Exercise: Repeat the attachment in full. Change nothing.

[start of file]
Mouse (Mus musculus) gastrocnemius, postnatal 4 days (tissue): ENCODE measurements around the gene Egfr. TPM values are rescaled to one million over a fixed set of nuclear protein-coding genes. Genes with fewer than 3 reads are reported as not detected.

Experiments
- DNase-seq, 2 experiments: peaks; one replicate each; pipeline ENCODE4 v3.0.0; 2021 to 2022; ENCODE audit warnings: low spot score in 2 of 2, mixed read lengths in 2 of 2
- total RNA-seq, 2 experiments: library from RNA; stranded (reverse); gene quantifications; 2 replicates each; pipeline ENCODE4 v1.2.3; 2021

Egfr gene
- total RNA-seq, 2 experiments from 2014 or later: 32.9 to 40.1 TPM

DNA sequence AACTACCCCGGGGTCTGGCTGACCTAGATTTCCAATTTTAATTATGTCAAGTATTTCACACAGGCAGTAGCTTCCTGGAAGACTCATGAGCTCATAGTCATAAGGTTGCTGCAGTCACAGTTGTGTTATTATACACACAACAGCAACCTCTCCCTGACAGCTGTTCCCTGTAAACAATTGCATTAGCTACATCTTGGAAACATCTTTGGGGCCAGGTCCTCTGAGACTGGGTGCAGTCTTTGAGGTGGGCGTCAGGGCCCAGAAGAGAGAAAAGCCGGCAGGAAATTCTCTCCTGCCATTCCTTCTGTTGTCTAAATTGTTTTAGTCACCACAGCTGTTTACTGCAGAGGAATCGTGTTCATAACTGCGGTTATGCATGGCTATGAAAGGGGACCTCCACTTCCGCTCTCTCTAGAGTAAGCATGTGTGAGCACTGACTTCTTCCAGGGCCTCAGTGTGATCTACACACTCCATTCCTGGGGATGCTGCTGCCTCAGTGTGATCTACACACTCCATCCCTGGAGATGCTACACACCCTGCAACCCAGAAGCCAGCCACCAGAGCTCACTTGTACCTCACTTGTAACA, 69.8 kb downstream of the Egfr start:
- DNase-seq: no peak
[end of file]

Mouse (Mus musculus) gastrocnemius, postnatal 4 days (tissue): ENCODE measurements around the gene Egfr. TPM values are rescaled to one million over a fixed set of nuclear protein-coding genes. Genes with fewer than 3 reads are reported as not detected.

Experiments
- DNase-seq, 2 experiments: peaks; one replicate each; pipeline ENCODE4 v3.0.0; 2021 to 2022; ENCODE audit warnings: low spot score in 2 of 2, mixed read lengths in 2 of 2
- total RNA-seq, 2 experiments: library from RNA; stranded (reverse); gene quantifications; 2 replicates each; pipeline ENCODE4 v1.2.3; 2021

Egfr gene
- total RNA-seq, 2 experiments from 2014 or later: 32.9 to 40.1 TPM

DNA sequence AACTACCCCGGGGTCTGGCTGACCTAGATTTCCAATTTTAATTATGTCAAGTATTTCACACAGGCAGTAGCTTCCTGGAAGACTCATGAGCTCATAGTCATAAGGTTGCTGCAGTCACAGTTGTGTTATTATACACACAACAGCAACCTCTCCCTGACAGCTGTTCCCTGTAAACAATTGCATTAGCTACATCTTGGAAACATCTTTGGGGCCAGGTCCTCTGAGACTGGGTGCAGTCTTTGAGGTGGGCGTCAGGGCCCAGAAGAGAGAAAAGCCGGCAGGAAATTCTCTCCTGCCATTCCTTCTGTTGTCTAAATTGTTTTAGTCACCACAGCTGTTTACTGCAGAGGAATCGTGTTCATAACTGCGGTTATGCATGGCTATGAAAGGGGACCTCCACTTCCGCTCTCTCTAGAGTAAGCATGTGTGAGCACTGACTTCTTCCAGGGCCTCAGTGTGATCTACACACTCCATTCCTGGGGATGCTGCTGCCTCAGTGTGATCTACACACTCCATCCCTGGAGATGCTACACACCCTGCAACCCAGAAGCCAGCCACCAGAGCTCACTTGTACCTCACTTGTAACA, 69.8 kb downstream of the Egfr start:
- DNase-seq: no peak